I remember that during my junior year, my English teacher said something I will never forget: “Instead of choosing what you want to be when you’re an adult, choose a problem in the world that you want to solve.” This completely changed my perspective of what my future would look like after SHC. I had originally pictured myself going to college, and somewhere along the line I would have an epiphany to become a lawyer or a pediatrician. I already knew that I wanted to create spaces where people felt accepted and safe. So instead of worrying about how that would translate into a career, I worked towards solving this issue. But I wasn’t alone in my dreams of solving world problems. People in my class started talked about helping to create positive relationships between countries, about pushing for gender equality, and working towards solving California’s water shortage.

We all have dreams. Crazy, amazing, beautiful, and yes, sometimes impossible dreams. But the beauty of dreams is that they can change. So, as we look forward to next year of meeting new roommates, attending orientations, or just spending time around campus, I encourage you all to dream. And I don’t just mean taking a nap, though I will admit, naps are also very important. I’m talking about your aspirations. What problem do you want to solve in the world? Dream of becoming a teacher engaging students, dream of creating housing for homeless youth, dream of working in a lab researching a cure for a disease.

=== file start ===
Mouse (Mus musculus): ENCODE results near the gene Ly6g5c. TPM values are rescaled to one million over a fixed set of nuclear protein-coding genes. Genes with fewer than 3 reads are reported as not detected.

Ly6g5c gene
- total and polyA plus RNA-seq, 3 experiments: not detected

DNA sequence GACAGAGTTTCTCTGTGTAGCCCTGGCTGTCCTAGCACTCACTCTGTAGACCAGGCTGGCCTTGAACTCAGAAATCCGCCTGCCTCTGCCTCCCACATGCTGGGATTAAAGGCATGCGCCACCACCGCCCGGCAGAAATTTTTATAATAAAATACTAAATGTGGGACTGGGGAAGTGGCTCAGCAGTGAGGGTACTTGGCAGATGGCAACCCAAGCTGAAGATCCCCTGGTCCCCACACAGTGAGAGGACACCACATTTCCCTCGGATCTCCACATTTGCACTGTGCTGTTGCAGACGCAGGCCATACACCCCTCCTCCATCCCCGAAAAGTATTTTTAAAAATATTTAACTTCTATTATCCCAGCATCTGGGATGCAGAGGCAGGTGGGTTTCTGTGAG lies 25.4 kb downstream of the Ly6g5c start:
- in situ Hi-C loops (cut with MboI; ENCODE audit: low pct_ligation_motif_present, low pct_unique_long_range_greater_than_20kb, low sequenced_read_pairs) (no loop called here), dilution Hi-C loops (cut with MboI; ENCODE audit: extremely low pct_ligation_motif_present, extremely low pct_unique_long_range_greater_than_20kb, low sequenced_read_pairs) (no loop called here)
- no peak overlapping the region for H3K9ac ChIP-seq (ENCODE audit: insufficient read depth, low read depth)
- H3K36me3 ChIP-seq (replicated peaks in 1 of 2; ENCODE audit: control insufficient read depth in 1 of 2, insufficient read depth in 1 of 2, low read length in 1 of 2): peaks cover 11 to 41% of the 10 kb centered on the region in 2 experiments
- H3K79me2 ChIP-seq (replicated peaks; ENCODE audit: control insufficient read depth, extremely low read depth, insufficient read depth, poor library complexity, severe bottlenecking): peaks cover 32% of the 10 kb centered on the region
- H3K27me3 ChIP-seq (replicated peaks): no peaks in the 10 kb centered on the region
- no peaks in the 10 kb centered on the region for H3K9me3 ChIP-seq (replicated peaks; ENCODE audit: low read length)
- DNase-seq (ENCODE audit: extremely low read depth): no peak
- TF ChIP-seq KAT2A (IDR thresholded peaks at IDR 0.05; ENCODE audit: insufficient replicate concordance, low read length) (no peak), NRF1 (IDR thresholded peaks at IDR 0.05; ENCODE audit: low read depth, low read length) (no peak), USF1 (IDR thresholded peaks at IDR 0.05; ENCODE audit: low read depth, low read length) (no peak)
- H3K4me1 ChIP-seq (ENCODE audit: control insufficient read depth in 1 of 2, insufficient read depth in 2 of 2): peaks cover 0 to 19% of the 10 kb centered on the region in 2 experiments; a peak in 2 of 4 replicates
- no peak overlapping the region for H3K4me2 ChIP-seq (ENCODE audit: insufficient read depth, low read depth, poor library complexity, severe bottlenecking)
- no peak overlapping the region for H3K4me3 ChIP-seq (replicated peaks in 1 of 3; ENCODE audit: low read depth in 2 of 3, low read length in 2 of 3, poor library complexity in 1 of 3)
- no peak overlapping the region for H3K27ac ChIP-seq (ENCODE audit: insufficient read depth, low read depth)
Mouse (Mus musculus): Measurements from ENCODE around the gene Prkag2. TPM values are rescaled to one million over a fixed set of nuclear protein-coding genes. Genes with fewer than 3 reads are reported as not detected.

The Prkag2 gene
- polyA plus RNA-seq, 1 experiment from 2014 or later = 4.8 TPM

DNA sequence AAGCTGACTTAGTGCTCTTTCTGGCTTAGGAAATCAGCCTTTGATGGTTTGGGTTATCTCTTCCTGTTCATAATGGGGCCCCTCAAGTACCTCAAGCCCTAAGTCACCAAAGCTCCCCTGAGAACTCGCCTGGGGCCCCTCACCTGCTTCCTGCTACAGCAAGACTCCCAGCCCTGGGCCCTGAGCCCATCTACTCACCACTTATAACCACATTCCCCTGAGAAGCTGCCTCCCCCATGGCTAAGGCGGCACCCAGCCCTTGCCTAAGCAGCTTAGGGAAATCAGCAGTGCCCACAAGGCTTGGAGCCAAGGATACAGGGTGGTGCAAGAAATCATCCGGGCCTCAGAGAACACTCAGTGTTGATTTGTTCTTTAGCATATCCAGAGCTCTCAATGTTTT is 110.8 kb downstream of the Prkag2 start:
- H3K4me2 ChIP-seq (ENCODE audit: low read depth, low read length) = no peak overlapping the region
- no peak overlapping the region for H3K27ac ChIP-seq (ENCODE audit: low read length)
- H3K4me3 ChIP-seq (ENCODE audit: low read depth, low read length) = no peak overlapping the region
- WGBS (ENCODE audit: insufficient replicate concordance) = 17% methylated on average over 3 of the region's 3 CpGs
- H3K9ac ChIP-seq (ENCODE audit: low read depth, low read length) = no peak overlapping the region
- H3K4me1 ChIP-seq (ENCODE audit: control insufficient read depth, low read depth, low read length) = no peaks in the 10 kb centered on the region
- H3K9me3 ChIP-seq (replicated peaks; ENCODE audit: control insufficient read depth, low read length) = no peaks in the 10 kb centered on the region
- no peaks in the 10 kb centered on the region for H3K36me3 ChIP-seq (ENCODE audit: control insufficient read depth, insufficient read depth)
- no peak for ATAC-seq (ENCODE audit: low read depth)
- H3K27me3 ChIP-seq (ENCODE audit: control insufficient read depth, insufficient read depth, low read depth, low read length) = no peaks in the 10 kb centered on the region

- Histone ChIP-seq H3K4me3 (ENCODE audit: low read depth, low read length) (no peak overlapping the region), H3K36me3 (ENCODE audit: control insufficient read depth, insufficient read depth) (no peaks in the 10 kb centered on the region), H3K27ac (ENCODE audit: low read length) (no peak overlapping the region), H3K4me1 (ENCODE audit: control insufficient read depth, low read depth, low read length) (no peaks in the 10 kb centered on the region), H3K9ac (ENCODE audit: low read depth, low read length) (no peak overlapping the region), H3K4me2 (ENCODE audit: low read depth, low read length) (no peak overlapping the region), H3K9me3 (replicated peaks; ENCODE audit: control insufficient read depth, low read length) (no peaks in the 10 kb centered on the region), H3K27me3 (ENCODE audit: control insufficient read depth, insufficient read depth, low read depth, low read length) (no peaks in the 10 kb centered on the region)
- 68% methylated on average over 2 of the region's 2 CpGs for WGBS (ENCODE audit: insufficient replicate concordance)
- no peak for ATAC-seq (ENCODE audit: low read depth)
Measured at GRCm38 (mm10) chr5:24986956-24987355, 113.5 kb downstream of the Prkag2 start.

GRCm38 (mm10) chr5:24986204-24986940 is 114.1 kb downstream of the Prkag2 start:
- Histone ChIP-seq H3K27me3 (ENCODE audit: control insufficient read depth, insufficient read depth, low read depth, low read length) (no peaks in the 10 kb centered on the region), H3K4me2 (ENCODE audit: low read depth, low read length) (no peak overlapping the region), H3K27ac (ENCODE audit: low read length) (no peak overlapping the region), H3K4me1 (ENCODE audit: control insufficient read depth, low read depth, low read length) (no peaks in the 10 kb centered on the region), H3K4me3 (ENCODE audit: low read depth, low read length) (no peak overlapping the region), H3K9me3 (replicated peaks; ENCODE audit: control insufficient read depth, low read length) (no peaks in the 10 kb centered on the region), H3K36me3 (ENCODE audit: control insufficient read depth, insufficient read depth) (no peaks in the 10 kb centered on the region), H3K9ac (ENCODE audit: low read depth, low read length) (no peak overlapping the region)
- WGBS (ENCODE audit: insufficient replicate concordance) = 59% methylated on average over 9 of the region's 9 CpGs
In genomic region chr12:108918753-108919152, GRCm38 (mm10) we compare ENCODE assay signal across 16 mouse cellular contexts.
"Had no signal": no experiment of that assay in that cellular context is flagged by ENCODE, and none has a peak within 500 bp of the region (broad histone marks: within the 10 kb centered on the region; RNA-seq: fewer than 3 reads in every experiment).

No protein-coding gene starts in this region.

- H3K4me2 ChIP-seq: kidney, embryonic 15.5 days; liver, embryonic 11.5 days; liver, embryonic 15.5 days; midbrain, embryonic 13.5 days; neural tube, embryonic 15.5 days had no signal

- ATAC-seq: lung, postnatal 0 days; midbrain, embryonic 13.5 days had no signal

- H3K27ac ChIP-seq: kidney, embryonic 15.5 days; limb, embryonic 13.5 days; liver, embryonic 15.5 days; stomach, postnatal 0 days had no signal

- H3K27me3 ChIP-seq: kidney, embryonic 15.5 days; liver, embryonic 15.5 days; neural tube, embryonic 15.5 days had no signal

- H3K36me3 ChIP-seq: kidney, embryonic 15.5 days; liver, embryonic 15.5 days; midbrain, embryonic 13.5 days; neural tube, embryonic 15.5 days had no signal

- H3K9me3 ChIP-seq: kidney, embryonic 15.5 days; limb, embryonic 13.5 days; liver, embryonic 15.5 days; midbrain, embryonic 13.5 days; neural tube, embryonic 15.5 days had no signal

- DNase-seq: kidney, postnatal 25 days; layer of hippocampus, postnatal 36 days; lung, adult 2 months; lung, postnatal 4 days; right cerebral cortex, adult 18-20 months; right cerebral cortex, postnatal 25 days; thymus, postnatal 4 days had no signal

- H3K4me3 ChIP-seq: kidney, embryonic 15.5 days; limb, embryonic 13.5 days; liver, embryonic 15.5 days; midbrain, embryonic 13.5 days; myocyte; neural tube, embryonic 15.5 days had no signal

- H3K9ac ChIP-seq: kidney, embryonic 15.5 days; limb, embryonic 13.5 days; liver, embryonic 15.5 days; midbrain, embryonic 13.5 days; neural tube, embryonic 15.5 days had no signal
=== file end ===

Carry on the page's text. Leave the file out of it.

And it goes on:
Working towards those dreams is what makes the SHC community so unique. We aren’t a passive group waiting for someone to take action. We recognize the importance of putting words into actions. That is what makes each and every one of us a part of the Sacred Heart Cathedral community. Whether it’s fellow classmates leading Kairos or helping to run our Kiva Carnival, our class has already begun to serve others. We aren’t waiting until we finish college, or land our first job, or rent our first apartment, to help serve those in need. We are the future engineers, creative writers, mothers, fathers, friends and mentors who will rise to the challenge of creating a better world for both ourselves and future generations.

So keep your head in the clouds. Dream about your life, about your friends, about the problems you want to solve, and then work towards them. Because this is how we will Leave to Serve. By fulfilling our aspirations, we will not only serve the ones we care about, but we will set an example for others to follow. So thank you to all those who have let me dream, and to the countless others who have helped make those dreams become a reality. And to the class of 2016, thank you, and good luck to you all.